Many of the technologically most important metals possess the fcc structure, e.g., the catalytically important precious metals (Pt, Rh, Pd) all exhibit an fcc structure. The low index faces of this system are the most commonly studied of surfaces: as we shall see they exhibit a range of
- Surface symmetry
- Surface atom coordination
- Surface reactivity
I. The fcc (100) Surface
The (100) surface is that obtained by cutting the fcc metal parallel to the front surface of the fcc cubic unit cell - this exposes a surface (the atoms in blue) with an atomic arrangement of 4-fold symmetry
fcc unit cell (100) face
The diagram below shows the conventional birds-eye view of the (100) surface - this is obtained by rotating the preceding diagram through 45° to give a view which emphasises the 4-fold (rotational) symmetry of the surface layer atoms.
The tops of the second layer atoms are just visible through the holes in the first layer, but would not be accessible to molecules arriving from the gas phase.
What is the coordination number of the surface layer atoms on the fcc(100) surface ?
The coordination number of the surface layer atoms is 8
Rationale: Each surface atom has four nearest neighbors in the 1st layer, and another four in the layer immediately below ; a total of 8. This contrasts with the CN of metal atoms in the bulk of the solid which is 12 for a fcc metal.
There are several other points worthy of note :
- All the surface atoms are equivalent
- The surface is relatively smooth at the atomic scale
- The surface offers various adsorption sites for molecules which have different local symmetries and lead to different coordination geometries - specifically there are:
- On-top sites (above a single metal atom)
- Bridging sites, between two atoms
- Hollow sites, between four atoms
Depending upon the site occupied, an adsorbate species (with a single point of attachments to the surface) is therefore likely to be bonded to either one, two or four metal atoms.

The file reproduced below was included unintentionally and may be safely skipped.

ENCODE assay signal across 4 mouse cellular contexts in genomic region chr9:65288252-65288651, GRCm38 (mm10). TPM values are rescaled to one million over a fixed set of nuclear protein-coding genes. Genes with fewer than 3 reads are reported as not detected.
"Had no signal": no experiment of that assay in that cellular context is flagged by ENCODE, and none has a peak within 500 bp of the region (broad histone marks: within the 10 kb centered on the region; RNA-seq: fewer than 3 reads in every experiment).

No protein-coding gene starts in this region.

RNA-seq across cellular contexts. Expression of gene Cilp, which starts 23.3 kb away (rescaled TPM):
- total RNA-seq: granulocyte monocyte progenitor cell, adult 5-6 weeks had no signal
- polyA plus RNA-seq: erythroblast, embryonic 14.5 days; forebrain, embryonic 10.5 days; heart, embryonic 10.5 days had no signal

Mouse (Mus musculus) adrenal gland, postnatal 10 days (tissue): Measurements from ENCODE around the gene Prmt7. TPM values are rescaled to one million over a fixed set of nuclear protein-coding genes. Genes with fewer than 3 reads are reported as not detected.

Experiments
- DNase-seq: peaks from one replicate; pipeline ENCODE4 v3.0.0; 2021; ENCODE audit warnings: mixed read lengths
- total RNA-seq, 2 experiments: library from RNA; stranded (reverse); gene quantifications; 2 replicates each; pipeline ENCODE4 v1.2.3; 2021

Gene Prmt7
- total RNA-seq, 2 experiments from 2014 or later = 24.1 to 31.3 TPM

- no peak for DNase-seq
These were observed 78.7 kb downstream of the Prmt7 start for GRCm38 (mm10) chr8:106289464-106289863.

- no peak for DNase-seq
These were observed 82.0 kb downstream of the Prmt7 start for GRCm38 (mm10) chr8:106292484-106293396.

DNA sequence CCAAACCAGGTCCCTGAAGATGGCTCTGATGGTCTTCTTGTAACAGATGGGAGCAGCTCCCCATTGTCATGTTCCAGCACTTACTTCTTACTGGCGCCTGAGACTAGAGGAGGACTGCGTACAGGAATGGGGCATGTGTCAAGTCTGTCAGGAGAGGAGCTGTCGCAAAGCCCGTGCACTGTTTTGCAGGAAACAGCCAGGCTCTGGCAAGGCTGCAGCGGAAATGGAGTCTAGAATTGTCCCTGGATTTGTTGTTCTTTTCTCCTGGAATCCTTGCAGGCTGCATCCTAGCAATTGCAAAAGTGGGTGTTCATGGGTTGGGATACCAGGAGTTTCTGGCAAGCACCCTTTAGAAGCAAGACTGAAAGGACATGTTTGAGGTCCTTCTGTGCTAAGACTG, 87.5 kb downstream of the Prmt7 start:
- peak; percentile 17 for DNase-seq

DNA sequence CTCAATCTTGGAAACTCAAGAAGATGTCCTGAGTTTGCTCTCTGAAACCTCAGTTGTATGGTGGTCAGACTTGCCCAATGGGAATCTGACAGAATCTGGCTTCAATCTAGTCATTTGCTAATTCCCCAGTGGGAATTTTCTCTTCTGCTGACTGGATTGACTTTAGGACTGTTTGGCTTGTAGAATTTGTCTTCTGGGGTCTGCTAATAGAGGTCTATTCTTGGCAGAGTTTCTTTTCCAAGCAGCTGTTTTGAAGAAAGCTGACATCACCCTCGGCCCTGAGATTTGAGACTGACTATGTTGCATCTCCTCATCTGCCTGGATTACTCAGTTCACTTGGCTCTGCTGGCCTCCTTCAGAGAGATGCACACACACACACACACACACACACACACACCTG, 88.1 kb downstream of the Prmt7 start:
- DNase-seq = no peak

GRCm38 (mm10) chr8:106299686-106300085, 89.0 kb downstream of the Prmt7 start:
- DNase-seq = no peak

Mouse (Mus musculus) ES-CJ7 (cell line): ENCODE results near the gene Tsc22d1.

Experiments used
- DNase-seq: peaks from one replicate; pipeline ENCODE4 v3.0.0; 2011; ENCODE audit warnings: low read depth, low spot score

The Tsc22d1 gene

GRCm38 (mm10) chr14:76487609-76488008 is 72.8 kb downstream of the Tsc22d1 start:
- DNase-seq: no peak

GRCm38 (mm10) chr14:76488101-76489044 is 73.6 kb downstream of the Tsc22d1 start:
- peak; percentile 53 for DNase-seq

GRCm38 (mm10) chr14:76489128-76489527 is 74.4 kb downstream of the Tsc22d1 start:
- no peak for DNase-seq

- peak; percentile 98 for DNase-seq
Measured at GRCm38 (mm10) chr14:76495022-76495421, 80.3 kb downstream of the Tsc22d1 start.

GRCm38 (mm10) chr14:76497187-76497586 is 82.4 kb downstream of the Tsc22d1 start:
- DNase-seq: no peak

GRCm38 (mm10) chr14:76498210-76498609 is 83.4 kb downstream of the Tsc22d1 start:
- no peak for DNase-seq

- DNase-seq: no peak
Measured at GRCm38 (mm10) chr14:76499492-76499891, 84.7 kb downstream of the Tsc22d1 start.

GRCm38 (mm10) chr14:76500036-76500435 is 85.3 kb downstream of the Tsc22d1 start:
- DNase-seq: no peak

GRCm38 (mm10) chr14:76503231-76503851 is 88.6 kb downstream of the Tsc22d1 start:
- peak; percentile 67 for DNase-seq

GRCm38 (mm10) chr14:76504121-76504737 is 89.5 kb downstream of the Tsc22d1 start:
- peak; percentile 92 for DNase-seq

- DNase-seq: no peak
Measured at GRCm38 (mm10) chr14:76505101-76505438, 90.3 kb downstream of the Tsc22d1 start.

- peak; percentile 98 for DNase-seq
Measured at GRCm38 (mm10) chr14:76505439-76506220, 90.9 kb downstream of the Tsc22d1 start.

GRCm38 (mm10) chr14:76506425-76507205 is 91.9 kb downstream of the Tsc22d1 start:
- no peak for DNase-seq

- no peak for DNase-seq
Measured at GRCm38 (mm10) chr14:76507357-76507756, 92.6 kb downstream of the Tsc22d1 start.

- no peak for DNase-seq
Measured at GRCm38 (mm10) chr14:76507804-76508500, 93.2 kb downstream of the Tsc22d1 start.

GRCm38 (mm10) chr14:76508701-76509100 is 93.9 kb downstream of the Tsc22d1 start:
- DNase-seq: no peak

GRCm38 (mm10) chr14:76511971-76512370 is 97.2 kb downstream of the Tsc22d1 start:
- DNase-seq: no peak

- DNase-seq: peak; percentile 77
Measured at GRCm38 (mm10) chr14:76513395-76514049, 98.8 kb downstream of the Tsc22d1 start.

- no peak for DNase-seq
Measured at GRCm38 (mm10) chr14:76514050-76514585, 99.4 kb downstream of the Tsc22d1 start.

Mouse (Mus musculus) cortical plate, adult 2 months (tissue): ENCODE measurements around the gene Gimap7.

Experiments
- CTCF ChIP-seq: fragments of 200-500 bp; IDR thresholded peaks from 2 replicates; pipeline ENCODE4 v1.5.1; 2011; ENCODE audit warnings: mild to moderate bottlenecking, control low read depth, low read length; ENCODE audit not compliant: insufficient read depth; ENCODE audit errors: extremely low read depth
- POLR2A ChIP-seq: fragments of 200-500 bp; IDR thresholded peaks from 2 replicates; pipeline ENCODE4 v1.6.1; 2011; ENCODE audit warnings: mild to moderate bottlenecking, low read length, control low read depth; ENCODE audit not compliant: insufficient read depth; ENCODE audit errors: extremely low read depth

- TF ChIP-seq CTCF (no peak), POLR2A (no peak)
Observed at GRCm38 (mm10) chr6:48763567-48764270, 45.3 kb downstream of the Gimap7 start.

II. The fcc(110) surface
The (110) surface is obtained by cutting the fcc unit cell in a manner that intersects the x and y axes but not the z-axis - this exposes a surface with an atomic arrangement of 2-fold symmetry.
fcc unit cell (110) face
The diagram below shows the conventional birds-eye view of the (110) surface - emphasizing the rectangular symmetry of the surface layer atoms. The diagram has been rotated such that the rows of atoms in the first atomic layer now run vertically, rather than horizontally as in the previous diagram.
It is clear from this view that the atoms of the topmost layer are much less closely packed than on the (100) surface - in one direction (along the rows) the atoms are in contact i.e. the distance between atoms is equal to twice the metallic(atomic) radius, but in the orthogonal direction there is a substantial gap between the rows.
This means that the atoms in the underlying second layer are also, to some extent, exposed at the surface
(110) surface plane, e.g. Cu(110)
The preceding diagram illustrates some of those second layer atoms, exposed at the bottom of the troughs.
In this case, the determination of atomic coordination numbers requires a little more careful thought : one way to double-check your answer is to remember that the CN of atoms in the bulk of the fcc structure is 12, and then to subtract those which have been removed from above in forming the surface plane.
What is the coordination number of the topmost layer atoms on the fcc(110) surface?
The coordination number of the topmost layer atoms is 7
Rationale: Each surface atom has two nearest neighbours in the 1st layer, and another four in the layer immediately below, and one directly below it in the third layer ; this gives a total of 7.
To confirm this consider those that have been removed from the layers above - clearly there would have been 4 nearest neighbours in the layer immediately above the surface layer ( equivalent to the four in the layer immediately below ). In addition, there would have been one nearest neighbour directly above each surface atom ( equivalent to the one directly below in the third layer ). Hence, 7 (present) + 5 (removed) = 12 - which is correct !